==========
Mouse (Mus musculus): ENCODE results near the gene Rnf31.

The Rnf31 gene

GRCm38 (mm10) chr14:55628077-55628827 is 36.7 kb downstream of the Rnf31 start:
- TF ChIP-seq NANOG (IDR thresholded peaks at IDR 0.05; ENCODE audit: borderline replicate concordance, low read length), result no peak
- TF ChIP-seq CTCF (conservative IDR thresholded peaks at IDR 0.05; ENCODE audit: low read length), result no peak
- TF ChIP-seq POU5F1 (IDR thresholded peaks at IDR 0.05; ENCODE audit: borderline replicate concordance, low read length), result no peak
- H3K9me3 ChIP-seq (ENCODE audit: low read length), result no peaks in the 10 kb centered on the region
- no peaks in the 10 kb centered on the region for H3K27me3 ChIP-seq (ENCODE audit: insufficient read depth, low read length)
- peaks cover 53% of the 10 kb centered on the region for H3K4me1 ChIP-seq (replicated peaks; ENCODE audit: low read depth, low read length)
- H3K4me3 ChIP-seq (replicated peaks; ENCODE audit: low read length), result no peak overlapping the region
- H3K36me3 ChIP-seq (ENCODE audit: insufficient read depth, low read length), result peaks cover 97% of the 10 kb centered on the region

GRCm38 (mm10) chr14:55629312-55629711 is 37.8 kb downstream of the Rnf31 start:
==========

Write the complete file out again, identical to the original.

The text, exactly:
Mouse (Mus musculus): ENCODE results near the gene Rnf31.

The Rnf31 gene

GRCm38 (mm10) chr14:55628077-55628827 is 36.7 kb downstream of the Rnf31 start:
- TF ChIP-seq NANOG (IDR thresholded peaks at IDR 0.05; ENCODE audit: borderline replicate concordance, low read length), result no peak
- TF ChIP-seq CTCF (conservative IDR thresholded peaks at IDR 0.05; ENCODE audit: low read length), result no peak
- TF ChIP-seq POU5F1 (IDR thresholded peaks at IDR 0.05; ENCODE audit: borderline replicate concordance, low read length), result no peak
- H3K9me3 ChIP-seq (ENCODE audit: low read length), result no peaks in the 10 kb centered on the region
- no peaks in the 10 kb centered on the region for H3K27me3 ChIP-seq (ENCODE audit: insufficient read depth, low read length)
- peaks cover 53% of the 10 kb centered on the region for H3K4me1 ChIP-seq (replicated peaks; ENCODE audit: low read depth, low read length)
- H3K4me3 ChIP-seq (replicated peaks; ENCODE audit: low read length), result no peak overlapping the region
- H3K36me3 ChIP-seq (ENCODE audit: insufficient read depth, low read length), result peaks cover 97% of the 10 kb centered on the region

GRCm38 (mm10) chr14:55629312-55629711 is 37.8 kb downstream of the Rnf31 start: